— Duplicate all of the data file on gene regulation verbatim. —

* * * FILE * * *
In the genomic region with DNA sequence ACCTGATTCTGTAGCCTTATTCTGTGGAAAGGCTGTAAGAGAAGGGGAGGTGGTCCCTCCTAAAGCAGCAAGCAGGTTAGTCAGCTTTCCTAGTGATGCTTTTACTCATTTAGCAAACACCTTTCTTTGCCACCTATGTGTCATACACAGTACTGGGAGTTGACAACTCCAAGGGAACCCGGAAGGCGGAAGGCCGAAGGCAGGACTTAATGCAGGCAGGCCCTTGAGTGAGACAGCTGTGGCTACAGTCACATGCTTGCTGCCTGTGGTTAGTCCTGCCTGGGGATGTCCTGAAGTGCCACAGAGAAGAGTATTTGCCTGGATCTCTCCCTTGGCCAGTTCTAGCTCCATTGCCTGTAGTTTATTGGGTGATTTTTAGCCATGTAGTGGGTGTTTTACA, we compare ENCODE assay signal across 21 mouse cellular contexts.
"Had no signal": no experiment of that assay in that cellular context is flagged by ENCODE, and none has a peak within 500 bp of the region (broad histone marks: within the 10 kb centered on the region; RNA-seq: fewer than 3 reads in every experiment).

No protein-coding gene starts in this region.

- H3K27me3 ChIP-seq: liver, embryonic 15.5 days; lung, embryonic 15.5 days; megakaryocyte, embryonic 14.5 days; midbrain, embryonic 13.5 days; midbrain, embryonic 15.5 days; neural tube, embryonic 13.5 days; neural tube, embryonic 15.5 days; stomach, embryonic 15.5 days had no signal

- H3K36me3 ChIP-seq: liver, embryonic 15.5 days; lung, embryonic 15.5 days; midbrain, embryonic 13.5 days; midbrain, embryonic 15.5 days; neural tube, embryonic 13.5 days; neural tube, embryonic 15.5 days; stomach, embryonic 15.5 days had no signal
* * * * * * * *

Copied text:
In the genomic region with DNA sequence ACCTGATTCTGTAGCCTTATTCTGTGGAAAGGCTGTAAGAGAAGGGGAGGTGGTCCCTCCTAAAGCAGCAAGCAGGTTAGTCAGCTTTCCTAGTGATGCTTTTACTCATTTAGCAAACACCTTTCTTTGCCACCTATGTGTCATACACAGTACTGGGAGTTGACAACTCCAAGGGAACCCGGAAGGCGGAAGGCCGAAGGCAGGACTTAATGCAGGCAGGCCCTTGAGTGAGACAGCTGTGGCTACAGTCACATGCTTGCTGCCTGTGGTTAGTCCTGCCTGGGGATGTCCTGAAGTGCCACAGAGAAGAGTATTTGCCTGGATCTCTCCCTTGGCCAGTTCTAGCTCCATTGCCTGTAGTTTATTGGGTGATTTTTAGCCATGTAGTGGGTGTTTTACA, we compare ENCODE assay signal across 21 mouse cellular contexts.
"Had no signal": no experiment of that assay in that cellular context is flagged by ENCODE, and none has a peak within 500 bp of the region (broad histone marks: within the 10 kb centered on the region; RNA-seq: fewer than 3 reads in every experiment).

No protein-coding gene starts in this region.

- H3K27me3 ChIP-seq: liver, embryonic 15.5 days; lung, embryonic 15.5 days; megakaryocyte, embryonic 14.5 days; midbrain, embryonic 13.5 days; midbrain, embryonic 15.5 days; neural tube, embryonic 13.5 days; neural tube, embryonic 15.5 days; stomach, embryonic 15.5 days had no signal

- H3K36me3 ChIP-seq: liver, embryonic 15.5 days; lung, embryonic 15.5 days; midbrain, embryonic 13.5 days; midbrain, embryonic 15.5 days; neural tube, embryonic 13.5 days; neural tube, embryonic 15.5 days; stomach, embryonic 15.5 days had no signal